With a pianistic and compositional style that draws from black gospel, bebop, Latin and R&B sources, Horace Silver was one of the major musicians of the hard-bop and soul-jazz movements of the '50s and '60s.
Born in Norwalk, Conn., on Sept. 2, 1928, Silver grew up listening to the folk music of Cape Verde, as his father was from this Afro-Portuguese nation. He also absorbed the popular jazz, blues and gospel music of the day. He played both saxophone and piano in high school, influenced by Thelonious Monk and Bud Powell. He was hired by Stan Getz in 1950 and worked with him for one year. During this time, his boppish compositions "Split Kick" and "Potter's Luck" previewed his gifts as a writer.
After moving to New York in 1951, Silver played and recorded with a number of jazz stars, including Miles Davis, Milt Jackson, Lester Young and Coleman Hawkins. He made his first record as a leader with Lou Donaldson in 1952 for Blue Note, which marked a relationship with the label that lasted 28 years. Silver worked with Art Blakey's Jazz Messengers in 1953, and the group's back-to-basics approach was the start of the hard-bop era. Silver's profile as a leader and composer rose for the next two decades, especially with his signature tunes including, "Doodlin'," "Opus De Funk," "Sister Sadie" and his 1964 Cape Verdean/Bossa Nova hit, "Song For My Father." Similar to Blakey's band, his own group became a breeding ground for young talent, including the Brecker Brothers, Joe Henderson, Woody Shaw and Ralph Moore. He started his own label in the '80s, Silveto, which quickly folded. Today, he records for GRP.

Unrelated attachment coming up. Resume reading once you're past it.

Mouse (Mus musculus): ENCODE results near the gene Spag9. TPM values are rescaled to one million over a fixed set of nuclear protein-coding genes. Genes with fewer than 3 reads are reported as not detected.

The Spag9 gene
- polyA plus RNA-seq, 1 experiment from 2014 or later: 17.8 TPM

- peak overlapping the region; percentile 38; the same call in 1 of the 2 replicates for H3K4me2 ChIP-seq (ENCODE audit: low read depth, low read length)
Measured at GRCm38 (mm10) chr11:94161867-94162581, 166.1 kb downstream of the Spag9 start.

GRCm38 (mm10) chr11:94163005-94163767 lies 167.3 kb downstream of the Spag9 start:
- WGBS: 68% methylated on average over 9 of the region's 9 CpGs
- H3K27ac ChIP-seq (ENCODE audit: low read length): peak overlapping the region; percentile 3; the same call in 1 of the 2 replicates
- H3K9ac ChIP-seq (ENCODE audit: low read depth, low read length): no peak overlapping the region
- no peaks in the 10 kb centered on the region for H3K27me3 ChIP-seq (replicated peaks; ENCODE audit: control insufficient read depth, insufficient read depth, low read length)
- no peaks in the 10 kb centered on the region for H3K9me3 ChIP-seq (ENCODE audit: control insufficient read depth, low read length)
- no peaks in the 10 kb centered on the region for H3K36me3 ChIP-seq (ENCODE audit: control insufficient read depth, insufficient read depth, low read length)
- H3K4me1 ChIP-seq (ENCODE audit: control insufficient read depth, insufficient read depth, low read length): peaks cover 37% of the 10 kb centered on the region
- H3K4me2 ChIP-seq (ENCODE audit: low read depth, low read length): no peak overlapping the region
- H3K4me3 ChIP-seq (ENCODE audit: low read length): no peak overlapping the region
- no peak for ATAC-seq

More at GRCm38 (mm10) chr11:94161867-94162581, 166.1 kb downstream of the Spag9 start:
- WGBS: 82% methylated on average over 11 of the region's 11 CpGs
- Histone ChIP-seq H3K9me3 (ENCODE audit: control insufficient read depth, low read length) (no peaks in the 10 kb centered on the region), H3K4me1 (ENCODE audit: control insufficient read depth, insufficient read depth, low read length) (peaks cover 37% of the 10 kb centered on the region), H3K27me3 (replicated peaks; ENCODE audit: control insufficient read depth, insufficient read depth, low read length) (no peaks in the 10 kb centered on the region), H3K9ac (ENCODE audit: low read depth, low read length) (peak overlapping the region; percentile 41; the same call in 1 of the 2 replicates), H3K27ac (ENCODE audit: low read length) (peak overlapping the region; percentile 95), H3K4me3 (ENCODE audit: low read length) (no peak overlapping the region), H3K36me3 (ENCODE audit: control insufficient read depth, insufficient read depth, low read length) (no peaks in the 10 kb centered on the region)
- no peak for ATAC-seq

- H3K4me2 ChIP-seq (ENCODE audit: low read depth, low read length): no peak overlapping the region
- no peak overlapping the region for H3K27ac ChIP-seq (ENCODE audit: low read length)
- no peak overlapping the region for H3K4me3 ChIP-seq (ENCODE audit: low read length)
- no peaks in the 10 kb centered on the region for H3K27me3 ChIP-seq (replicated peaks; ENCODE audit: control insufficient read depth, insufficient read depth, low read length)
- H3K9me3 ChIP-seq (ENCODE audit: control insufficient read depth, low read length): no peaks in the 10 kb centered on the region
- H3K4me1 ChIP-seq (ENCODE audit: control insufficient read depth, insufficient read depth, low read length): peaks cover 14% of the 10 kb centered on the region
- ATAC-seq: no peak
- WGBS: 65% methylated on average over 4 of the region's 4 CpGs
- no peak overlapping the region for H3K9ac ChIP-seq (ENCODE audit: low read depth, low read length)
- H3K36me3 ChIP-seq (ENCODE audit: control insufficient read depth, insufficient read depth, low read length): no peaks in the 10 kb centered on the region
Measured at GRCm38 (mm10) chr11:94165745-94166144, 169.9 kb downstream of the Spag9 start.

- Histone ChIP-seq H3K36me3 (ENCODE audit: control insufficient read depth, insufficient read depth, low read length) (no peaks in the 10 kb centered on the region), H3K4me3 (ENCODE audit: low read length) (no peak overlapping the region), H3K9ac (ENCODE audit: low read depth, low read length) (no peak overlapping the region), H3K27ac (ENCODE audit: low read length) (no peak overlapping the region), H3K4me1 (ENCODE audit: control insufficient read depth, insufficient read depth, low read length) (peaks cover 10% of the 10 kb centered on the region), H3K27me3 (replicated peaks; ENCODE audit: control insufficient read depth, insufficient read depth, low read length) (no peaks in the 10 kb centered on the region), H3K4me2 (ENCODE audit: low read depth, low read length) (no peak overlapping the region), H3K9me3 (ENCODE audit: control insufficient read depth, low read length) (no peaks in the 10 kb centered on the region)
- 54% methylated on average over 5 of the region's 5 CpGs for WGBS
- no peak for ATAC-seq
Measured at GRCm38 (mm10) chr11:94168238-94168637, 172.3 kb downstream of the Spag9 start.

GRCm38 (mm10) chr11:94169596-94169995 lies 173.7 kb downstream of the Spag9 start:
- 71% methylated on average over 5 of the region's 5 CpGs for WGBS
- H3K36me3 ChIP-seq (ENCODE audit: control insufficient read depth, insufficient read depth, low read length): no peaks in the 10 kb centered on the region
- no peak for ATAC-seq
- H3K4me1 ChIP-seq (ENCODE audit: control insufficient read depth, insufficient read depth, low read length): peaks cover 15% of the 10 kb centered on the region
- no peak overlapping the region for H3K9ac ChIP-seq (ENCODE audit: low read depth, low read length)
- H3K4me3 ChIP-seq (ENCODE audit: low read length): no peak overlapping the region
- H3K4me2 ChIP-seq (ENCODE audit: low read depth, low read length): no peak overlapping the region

In 1996, Silver was elected by the Readers into the Down Beat Hall of Fame.
-- Downbeat Magazine
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